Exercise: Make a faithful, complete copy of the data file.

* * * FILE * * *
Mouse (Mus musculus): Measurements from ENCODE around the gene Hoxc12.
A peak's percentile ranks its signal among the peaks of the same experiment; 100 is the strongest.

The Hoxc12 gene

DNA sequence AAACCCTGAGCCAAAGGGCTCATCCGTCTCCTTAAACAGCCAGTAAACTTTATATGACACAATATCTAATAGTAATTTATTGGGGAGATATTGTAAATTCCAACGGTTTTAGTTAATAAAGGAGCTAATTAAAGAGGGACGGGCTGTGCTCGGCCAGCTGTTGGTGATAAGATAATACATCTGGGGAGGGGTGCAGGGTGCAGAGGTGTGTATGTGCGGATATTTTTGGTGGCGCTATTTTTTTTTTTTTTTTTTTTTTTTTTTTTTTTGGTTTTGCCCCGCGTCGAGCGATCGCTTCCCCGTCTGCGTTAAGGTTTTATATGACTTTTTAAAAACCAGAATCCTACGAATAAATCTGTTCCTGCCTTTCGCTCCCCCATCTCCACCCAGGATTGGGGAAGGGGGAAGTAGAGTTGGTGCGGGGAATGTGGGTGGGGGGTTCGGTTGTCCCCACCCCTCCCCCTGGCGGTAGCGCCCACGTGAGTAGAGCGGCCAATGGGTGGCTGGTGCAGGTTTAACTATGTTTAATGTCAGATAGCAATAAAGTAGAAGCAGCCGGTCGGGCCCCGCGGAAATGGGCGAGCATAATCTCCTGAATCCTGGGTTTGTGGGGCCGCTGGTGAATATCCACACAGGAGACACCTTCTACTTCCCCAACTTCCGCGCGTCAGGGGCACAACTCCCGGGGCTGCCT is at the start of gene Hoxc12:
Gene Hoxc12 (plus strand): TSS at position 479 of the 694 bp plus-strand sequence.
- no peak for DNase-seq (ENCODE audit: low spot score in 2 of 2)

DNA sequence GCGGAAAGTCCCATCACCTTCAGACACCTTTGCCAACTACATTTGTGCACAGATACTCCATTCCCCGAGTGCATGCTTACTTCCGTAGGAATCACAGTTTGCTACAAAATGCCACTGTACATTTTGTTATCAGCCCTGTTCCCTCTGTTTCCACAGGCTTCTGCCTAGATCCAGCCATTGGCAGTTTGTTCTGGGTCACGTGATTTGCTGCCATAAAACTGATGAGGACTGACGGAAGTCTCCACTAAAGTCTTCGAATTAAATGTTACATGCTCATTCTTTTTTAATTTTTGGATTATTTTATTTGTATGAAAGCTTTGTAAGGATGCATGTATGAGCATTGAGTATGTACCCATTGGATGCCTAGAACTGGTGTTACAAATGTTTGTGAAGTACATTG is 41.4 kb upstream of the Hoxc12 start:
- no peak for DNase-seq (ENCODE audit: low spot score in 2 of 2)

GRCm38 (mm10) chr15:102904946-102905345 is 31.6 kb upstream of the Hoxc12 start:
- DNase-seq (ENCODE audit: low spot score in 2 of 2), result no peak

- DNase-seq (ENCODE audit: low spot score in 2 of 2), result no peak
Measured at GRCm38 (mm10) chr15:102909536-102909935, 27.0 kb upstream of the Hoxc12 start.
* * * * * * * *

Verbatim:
Mouse (Mus musculus): Measurements from ENCODE around the gene Hoxc12.
A peak's percentile ranks its signal among the peaks of the same experiment; 100 is the strongest.

The Hoxc12 gene

DNA sequence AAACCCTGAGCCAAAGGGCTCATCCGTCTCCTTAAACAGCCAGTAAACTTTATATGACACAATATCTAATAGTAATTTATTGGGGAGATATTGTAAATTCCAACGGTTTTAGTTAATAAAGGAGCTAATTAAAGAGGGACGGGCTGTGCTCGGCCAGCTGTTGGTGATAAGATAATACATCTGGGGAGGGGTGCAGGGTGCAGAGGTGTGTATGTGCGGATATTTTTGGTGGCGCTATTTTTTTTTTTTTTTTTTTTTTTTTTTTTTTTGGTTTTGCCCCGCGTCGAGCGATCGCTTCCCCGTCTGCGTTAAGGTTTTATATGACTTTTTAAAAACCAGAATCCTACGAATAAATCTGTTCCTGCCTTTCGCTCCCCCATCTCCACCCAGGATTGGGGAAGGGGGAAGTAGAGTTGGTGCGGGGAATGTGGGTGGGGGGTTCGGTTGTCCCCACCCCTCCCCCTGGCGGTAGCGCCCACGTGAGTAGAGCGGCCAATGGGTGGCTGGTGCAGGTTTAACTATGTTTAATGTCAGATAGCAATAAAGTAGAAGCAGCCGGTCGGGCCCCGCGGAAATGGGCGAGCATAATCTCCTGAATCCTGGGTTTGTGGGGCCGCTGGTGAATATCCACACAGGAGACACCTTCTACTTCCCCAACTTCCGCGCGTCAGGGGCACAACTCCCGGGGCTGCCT is at the start of gene Hoxc12:
Gene Hoxc12 (plus strand): TSS at position 479 of the 694 bp plus-strand sequence.
- no peak for DNase-seq (ENCODE audit: low spot score in 2 of 2)

DNA sequence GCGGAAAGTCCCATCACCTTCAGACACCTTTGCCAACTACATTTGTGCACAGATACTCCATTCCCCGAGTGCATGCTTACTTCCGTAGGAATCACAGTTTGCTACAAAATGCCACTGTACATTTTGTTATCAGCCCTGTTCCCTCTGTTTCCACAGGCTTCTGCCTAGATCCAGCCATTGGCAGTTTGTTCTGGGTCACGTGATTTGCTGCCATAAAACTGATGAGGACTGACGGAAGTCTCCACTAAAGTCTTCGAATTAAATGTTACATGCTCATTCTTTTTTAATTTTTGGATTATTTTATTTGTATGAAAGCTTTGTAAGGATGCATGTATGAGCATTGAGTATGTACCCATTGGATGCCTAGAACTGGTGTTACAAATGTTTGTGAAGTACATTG is 41.4 kb upstream of the Hoxc12 start:
- no peak for DNase-seq (ENCODE audit: low spot score in 2 of 2)

GRCm38 (mm10) chr15:102904946-102905345 is 31.6 kb upstream of the Hoxc12 start:
- DNase-seq (ENCODE audit: low spot score in 2 of 2), result no peak

- DNase-seq (ENCODE audit: low spot score in 2 of 2), result no peak
Measured at GRCm38 (mm10) chr15:102909536-102909935, 27.0 kb upstream of the Hoxc12 start.